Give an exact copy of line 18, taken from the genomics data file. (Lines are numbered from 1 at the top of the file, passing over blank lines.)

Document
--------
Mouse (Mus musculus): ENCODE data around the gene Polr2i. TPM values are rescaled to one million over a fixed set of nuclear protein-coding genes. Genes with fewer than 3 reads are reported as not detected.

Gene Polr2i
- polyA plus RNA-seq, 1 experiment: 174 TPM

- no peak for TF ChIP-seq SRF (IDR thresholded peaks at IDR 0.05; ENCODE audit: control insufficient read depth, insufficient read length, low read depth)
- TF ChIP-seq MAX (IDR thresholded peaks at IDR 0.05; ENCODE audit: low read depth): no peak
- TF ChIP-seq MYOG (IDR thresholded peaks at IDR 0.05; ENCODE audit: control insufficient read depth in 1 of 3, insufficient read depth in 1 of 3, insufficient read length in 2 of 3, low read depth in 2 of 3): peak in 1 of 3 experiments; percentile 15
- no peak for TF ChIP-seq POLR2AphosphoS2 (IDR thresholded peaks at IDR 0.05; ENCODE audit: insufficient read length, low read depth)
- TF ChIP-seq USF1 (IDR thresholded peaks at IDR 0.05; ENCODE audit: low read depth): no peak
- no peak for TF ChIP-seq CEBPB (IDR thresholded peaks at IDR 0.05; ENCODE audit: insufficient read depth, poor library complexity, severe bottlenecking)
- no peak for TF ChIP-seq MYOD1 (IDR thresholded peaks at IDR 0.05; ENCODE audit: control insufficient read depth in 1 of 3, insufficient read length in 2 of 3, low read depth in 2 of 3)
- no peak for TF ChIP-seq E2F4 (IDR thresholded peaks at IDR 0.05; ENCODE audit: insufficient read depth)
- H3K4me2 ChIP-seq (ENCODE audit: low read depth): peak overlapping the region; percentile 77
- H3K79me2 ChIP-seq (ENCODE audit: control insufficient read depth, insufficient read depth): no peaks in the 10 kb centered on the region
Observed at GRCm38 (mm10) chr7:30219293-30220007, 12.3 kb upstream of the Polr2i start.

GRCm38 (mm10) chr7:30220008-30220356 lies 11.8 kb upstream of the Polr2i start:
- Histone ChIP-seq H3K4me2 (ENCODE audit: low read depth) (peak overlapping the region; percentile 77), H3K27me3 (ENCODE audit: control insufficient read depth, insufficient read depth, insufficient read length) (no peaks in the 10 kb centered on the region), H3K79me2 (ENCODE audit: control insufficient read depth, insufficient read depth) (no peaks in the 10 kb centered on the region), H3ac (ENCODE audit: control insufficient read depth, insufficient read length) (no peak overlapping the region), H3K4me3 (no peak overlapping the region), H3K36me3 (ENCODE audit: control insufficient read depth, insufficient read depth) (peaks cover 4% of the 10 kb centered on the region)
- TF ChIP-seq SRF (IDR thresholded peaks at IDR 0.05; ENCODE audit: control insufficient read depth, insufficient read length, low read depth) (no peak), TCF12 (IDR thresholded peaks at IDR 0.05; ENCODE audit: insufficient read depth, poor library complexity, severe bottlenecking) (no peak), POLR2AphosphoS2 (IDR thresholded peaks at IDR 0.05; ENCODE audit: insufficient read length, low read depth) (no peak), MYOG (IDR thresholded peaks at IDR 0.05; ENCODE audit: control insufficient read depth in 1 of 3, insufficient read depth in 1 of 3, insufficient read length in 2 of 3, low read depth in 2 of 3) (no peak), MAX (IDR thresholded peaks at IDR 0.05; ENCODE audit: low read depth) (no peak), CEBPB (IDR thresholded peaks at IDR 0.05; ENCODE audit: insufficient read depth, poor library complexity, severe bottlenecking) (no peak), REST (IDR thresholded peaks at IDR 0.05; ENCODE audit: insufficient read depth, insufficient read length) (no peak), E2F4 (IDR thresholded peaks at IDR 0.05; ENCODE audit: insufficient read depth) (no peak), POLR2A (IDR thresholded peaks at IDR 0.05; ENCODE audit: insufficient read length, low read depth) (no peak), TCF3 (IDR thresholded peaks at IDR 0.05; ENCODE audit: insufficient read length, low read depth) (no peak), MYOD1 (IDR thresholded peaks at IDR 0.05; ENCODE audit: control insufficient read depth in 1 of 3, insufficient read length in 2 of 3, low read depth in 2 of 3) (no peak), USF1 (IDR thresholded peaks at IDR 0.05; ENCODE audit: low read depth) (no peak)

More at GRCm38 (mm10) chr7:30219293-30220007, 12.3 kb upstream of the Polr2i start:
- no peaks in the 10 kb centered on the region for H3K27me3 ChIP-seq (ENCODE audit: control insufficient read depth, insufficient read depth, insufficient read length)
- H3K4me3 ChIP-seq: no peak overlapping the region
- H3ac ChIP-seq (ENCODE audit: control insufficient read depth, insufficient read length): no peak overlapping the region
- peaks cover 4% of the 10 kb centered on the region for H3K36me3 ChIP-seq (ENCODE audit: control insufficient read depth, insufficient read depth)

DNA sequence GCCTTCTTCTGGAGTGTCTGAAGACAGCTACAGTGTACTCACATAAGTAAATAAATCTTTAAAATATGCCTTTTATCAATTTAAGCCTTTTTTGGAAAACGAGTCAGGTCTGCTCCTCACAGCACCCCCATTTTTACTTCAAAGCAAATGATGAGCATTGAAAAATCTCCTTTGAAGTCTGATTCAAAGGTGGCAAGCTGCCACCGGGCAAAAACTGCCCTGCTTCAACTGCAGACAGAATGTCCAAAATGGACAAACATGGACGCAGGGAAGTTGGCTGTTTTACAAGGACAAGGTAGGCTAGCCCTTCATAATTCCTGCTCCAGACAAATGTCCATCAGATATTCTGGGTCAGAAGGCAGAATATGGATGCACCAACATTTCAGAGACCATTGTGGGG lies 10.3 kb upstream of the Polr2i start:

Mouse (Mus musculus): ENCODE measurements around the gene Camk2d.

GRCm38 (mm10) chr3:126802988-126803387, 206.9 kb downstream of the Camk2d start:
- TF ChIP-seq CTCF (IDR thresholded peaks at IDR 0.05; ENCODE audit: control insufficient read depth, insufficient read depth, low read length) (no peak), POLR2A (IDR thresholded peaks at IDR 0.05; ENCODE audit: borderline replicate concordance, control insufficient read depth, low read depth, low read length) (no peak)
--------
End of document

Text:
More at GRCm38 (mm10) chr7:30219293-30220007, 12.3 kb upstream of the Polr2i start: